Mesa Public Schools Saves 37.7 Cents per Mile with Propane Autogas
Company: Mesa Public Schools
Location: Phoenix, Arizona
Vehicles: 2011 Blue Bird Micro Bird G5 Type A school buses (21)
2011 Blue Bird Propane-Powered Vision Type C school buses (6)
2012 Blue Bird Propane-Powered Vision Type C school buses (1)
2013 Blue Bird Propane-Powered Vision Type C school buses (61)
2012 Ford F-250 pick-up truck (1)
Fueling: 18,000-gallon on-site refueling stations (2)
1,000-gallon on-site refueling station (1)
To become the first school district to operate 100 percent of their school buses on propane autogas.
By the Numbers:
- Almost $6,500 in fuel savings per bus, per year, with expected savings of $4.43 million over five years.
- 82 percent fuel savings per gallon when compared to diesel.
- More than 62,500 pounds of greenhouse gases per bus, per year, eliminated from Mesa’s carbon footprint.
Mesa Unified School District No. 4 in Phoenix, Ariz., knew that they needed a cleaner alternative to diesel to fuel their school buses, which transport more than 20,000 children to and from school each day. After years of researching and weighing all alternative fuel options, Ron Latko, Mesa’s director of transportation and vehicle maintenance, presented his overview of the district’s use of propane autogas vehicles to the school’s governing board. The first question the board asked was, “How fast can we convert the entire fleet?”
Operating the largest school bus fleet in the state with 517 school buses, Mesa has been saving ‘green’ both on paper and in the environment since October 2011 when they incorporated their first 21 Blue Bird Micro Bird G5 Type A school buses fueled by propane autogas. Since then, Mesa has purchased 68 Blue Bird Propane-Powered Visions, the only Type C 77-passenger school bus to operate on this alternative fuel. These buses travel 15,506 route miles per school year and transport thousands of students each day.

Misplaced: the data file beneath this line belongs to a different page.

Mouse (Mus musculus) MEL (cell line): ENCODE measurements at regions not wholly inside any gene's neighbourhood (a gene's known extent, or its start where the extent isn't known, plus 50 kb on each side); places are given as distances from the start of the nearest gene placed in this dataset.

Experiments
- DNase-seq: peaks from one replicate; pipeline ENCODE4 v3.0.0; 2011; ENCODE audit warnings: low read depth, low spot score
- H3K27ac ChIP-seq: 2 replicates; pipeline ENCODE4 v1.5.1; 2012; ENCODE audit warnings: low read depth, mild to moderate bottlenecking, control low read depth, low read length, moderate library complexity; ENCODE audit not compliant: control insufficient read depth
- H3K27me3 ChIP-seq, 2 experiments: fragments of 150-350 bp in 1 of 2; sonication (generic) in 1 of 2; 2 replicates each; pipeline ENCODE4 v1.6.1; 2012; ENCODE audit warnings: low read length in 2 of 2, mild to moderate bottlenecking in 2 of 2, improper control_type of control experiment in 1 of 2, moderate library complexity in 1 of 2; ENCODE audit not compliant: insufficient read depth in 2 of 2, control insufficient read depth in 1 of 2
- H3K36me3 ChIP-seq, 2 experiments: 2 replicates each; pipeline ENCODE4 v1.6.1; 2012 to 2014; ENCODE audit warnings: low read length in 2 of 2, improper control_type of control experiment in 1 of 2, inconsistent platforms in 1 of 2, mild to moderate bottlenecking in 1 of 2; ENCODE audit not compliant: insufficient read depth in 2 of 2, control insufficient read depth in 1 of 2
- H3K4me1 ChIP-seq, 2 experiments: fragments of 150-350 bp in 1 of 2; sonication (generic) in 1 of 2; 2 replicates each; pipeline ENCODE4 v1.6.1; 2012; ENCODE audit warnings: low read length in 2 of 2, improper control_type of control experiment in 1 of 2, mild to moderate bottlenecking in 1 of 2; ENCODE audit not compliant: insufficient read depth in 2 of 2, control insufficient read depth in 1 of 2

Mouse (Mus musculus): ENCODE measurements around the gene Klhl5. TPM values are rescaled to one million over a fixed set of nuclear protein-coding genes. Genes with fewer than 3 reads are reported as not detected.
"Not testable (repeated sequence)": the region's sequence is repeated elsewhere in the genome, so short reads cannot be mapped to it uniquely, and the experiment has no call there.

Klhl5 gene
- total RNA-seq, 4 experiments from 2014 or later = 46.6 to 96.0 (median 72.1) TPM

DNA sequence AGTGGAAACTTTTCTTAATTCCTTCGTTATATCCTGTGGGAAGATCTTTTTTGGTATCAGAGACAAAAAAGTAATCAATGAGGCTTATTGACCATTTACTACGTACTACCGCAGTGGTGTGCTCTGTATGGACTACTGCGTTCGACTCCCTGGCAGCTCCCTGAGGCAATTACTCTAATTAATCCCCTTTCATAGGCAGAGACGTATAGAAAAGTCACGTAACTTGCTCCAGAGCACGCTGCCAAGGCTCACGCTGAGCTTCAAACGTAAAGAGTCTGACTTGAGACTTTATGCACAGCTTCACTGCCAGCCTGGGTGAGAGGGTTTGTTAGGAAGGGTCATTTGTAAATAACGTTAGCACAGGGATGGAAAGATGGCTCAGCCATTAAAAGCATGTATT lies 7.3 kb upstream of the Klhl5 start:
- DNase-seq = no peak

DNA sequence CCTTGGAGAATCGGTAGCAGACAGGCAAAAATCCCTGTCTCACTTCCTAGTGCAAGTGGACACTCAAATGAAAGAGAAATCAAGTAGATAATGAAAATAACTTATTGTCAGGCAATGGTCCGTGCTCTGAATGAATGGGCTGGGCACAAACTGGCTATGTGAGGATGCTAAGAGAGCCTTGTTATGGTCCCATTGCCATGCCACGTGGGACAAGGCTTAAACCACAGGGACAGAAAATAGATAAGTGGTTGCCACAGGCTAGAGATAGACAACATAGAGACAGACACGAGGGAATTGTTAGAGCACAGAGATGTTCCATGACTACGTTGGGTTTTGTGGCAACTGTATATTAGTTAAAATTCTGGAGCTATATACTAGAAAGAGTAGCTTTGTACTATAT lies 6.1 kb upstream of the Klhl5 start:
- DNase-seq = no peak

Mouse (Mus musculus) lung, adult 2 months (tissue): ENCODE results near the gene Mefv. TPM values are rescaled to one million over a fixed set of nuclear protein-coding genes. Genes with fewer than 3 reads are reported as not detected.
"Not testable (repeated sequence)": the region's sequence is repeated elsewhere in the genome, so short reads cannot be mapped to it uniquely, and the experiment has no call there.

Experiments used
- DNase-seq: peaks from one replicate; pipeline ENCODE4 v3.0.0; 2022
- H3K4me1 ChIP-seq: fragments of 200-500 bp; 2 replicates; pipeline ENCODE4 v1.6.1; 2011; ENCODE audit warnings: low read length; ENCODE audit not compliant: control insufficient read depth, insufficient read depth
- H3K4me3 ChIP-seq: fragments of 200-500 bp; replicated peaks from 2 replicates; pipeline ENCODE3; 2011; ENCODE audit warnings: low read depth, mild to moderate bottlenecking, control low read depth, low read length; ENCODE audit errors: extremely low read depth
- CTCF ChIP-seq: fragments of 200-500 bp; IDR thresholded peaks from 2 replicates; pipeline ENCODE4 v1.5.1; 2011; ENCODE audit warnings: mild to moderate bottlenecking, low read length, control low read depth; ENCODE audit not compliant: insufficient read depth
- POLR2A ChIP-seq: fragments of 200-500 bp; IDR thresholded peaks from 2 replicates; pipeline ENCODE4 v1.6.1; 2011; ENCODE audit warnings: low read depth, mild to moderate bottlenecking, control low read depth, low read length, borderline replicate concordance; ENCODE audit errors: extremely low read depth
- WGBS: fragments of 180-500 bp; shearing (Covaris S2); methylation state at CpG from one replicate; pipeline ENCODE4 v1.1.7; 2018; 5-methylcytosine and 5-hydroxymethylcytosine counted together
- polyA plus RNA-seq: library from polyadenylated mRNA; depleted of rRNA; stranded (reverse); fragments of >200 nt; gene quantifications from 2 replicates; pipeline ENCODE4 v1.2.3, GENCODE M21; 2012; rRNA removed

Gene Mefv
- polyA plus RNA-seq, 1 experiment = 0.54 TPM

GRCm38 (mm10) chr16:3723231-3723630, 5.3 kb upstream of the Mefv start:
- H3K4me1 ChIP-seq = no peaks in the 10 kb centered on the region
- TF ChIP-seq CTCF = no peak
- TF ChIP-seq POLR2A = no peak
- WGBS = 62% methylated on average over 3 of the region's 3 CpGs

The Drive to Go Green
Changes in federal emissions regulations first prompted Mesa school officials to consider alternatives to diesel in their fleet. Children are among those most susceptible to the health effects of exhaust exposure as a result of their developing body and lungs and faster breathing rates than adults.
Mesa tested compressed natural gas buses and considered hybrids, but found that the operation and costs didn’t meet the district’s requirements. Latko began to search for other clean and domestic fuel alternatives to transport their precious cargo.
Choosing an Alternative
Each year, Mesa purchases school buses to replace their retiring ones. In 2009, Latko recommended to Mesa’s governing board that they “double up” on bus purchases, with no additional acquisitions for the following year. The decision saved money while giving them time to learn what other school districts were doing to accommodate the new federal emissions standards, set to go into effect in 2010.
During his research, Latko read about ThyssenKrupp Elevator’s “Five C’s” approach to identifying a viable alternative fuel, which Latko and his team used in their analysis. He discovered that other school districts fueled with propane autogas — some for as long as 30 years.
“After finding school districts across the country — from Texas to Los Angeles to Oregon — successfully switching their school buses to run on propane autogas, we knew it could work for Mesa, too,” said Latko. With the assistance of their Blue Bird dealer, Canyon State Bus Sales, Mesa arranged for a propane autogas bus to be test driven by their district’s technicians.